The vale of death.
Roses are planted where thorns grow.
And on the barren heath
Sing the honey bees.
Then the perilous path was planted:
And a river, and a spring
On eve...Read More
by Shelley, Percy Bysshe
...the birds tempered their matin lay,
All flowers in field or forest which unclose
Their trembling eyelids to the kiss of day,
Swinging their censers in the element,
With orient incense lit by the new ray
Burned slow & inconsumably, & sent
Their odorous sighs up to the smiling air,
And in succession due, did Continent,
Isle, Ocean, & all things that in them wear
The form & character of mortal mould
Rise as the Sun their father rose, to bear
Their portion of the toil which he of...Read More
by Byron, George (Lord)
...t they had even then enough to do,
So many conqueror's cars were daily driven,
So many kingdoms fitted up anew;
Each day too slew its thousands six or seven,
Till at the crowning carnage, Waterloo,
They threw their pens down in divine disgust —
The page was so besmear'd with blood and dust.
This by the way: 'tis not mine to record
What angels shrink from: even the very devil
On this occasion his own work abhorr'd,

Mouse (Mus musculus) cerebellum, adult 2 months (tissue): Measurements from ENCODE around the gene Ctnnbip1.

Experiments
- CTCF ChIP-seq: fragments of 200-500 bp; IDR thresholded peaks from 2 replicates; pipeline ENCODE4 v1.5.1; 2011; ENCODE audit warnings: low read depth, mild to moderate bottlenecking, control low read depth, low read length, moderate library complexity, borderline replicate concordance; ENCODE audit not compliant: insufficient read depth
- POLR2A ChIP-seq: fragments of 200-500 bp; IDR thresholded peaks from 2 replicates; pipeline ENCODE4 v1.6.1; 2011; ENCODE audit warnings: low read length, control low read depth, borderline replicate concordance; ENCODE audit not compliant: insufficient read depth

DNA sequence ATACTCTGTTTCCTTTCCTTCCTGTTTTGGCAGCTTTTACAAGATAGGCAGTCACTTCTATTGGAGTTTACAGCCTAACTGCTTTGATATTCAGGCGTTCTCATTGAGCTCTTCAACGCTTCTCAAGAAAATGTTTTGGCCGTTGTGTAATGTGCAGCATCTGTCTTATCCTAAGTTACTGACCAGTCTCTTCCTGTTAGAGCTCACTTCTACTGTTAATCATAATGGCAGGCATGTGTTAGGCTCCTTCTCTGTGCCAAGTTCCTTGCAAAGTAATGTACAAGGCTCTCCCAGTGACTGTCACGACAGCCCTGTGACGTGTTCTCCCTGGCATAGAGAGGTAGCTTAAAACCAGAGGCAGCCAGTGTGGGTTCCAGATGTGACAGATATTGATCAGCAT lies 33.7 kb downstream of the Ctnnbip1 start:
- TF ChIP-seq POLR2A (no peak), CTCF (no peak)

So surfeited with the infernal revel:
by Eliot, T S (Thomas Stearns)
Thank you. If you see dear Mrs. Equitone,
Tell her I bring the horoscope myself:
One must be so careful these days.
Under the brown fog of a winter dawn,
A crowd flowed over London Bridge, so many,
I had not thought death had undone so many.
Sighs, short and infrequent, were exhaled,
And each man fixed his eyes before his feet.
Flowed up the hill and down King William Street,
To where Saint Mary Woolnoth kept the hours
With a dead sound on...Read More
by Akhmatova, Anna
...ught we were beggars, we thought we had nothing at all
But then when we started to lose one thing after another,
Each day became
A memorial day --
And then we made songs
Of great divine generosity
And of our former riches.
I'll leave your quiet yard and your white house -
Let life be empty and with light complete.
I'll sing the glory to you in my verse
Like not one woman has sung glory yet.
And that dear girlfriend you remember
In ...Read More